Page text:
Thursday, April 17, 2008

A Poem in your Pocket

“I, too, dislike it; there are things that are important beyond all this fiddle.
Reading it, however, with a perfect contempt for it, one discovers in
It, after all, a place for the genuine.”

(From “Poetry” by Marianne Moore)

April is Poetry Month and today is Poem in Your Pocket Day – you are invited to carry a poem in your pocket to read to others, to leave on a colleagues's desk or in some public place, or just to finger occasionally as a silent talisman.

Personally, I’ve always loved poetry – and like the character Nola in the forthcoming book, I memorized great wads of it when I was young. My favorites were long dead poets –– poets from my mother’s college poetry anthology and later from my own newer edition of that Untermeyer anthology. – Browning, Tennyson, Vachel Lindsey, Rudyard Kipling, Yeats, Eliot, Hopkins, e.e. cummings, Dorothy Parker, Randall Jarrell, and, that perpetual favorite, Minnie Minnie Moore.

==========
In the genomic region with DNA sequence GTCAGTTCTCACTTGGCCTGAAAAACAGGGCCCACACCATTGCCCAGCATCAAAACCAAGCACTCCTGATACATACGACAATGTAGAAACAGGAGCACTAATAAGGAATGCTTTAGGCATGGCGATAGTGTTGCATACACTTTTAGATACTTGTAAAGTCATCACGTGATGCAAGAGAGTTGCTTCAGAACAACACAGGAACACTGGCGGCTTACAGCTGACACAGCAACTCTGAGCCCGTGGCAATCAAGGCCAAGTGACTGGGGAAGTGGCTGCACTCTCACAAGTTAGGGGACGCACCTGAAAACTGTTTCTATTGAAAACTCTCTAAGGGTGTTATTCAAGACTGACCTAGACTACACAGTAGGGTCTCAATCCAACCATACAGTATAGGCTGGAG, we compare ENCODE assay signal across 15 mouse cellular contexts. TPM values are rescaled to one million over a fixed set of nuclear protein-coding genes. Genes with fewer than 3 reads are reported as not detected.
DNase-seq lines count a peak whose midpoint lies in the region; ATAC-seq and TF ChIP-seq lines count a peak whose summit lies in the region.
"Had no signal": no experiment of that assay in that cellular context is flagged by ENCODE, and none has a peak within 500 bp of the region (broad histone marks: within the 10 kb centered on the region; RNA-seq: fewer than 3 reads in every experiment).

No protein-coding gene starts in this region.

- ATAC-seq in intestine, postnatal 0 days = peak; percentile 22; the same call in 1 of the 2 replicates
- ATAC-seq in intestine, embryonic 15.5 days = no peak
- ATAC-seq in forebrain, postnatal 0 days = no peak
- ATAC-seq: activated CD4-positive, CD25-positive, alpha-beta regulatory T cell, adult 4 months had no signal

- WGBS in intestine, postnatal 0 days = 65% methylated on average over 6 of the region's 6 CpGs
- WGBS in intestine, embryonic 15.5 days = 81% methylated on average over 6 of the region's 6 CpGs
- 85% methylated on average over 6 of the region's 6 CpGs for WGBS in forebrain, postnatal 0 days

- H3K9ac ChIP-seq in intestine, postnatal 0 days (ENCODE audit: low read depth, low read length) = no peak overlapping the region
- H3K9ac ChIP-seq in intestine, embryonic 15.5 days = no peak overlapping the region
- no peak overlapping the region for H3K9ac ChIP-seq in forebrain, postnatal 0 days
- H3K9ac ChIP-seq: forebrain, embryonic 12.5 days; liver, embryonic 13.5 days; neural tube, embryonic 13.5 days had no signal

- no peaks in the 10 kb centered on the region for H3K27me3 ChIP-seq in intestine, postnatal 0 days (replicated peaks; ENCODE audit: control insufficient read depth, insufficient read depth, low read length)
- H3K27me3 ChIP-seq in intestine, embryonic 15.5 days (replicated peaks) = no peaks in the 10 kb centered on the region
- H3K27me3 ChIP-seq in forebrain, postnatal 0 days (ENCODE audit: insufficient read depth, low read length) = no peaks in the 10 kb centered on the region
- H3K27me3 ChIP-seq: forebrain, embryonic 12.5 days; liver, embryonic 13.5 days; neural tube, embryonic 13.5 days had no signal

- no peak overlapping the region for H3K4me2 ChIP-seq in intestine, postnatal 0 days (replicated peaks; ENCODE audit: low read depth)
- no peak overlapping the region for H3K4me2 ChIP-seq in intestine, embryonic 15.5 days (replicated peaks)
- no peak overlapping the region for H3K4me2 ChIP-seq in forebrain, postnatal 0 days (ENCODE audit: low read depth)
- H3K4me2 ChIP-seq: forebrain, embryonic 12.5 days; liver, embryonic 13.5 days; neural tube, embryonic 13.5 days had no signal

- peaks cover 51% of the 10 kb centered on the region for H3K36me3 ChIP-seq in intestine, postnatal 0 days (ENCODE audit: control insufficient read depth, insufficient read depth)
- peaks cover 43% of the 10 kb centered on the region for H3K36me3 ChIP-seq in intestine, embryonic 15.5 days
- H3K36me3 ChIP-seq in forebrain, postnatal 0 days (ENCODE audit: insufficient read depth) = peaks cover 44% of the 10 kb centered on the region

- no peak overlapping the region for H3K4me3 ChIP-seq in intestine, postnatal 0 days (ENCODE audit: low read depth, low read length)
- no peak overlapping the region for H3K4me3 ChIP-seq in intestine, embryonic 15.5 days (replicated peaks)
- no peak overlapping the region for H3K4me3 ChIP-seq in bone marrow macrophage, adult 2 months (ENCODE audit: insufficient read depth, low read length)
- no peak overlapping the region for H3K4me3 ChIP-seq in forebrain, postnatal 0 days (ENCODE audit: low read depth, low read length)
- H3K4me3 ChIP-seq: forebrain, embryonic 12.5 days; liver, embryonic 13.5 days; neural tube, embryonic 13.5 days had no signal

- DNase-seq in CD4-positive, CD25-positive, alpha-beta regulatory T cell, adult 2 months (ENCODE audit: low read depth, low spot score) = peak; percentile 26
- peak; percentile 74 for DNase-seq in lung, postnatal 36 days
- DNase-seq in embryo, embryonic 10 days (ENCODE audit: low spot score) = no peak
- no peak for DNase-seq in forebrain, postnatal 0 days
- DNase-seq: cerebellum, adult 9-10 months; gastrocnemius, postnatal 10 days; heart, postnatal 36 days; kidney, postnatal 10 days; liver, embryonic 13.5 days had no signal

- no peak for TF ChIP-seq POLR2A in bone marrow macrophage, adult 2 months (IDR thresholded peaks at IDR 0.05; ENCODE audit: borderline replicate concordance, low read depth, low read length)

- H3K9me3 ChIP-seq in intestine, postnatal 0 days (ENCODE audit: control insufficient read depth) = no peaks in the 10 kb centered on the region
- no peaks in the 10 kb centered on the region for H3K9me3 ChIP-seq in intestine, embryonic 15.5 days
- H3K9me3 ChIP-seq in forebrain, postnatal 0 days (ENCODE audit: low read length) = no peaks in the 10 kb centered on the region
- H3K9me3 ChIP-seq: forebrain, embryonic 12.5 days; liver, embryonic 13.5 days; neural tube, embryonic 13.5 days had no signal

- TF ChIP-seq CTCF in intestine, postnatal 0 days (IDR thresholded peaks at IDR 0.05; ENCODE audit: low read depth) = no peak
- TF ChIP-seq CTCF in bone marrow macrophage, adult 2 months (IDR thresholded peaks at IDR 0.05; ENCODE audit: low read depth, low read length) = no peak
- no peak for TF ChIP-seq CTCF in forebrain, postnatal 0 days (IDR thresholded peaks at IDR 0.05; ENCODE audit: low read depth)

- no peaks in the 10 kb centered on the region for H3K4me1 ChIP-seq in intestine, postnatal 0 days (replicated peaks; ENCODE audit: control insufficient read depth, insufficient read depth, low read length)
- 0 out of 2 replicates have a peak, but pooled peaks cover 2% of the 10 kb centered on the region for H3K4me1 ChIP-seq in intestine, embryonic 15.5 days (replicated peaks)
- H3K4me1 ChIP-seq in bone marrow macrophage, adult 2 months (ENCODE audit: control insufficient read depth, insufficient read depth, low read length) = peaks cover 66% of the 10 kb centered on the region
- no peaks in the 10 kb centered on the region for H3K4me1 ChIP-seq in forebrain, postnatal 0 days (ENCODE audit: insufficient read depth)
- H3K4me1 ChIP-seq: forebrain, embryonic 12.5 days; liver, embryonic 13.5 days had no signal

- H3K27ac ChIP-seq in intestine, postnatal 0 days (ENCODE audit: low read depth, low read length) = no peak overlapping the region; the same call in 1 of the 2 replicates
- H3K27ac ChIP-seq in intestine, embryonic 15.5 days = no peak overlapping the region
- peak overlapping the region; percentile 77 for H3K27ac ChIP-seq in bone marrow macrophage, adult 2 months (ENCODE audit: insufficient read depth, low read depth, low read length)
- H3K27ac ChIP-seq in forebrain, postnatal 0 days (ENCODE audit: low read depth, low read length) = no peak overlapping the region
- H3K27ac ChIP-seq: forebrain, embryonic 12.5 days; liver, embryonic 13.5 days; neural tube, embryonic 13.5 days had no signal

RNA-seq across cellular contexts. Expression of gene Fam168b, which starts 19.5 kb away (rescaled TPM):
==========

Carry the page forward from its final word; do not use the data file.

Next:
But in the past few years, going to book fairs and writers conferences, I’ve become aware of many contemporary poets.
Glenis Redmond, Jeff Davis, Kathryn Stripling Byer, Cathy Bower-Smith, Naomi Shihab Nye,Irene Honeycutt, Doris Davenport – these are just a few whose work is currently running through my days.

Here’s a nice little starter poem for your pocket from William Carlos Williams.

The Red Wheelbarrow

so much depends

a red wheel

glazed with rain

beside the white
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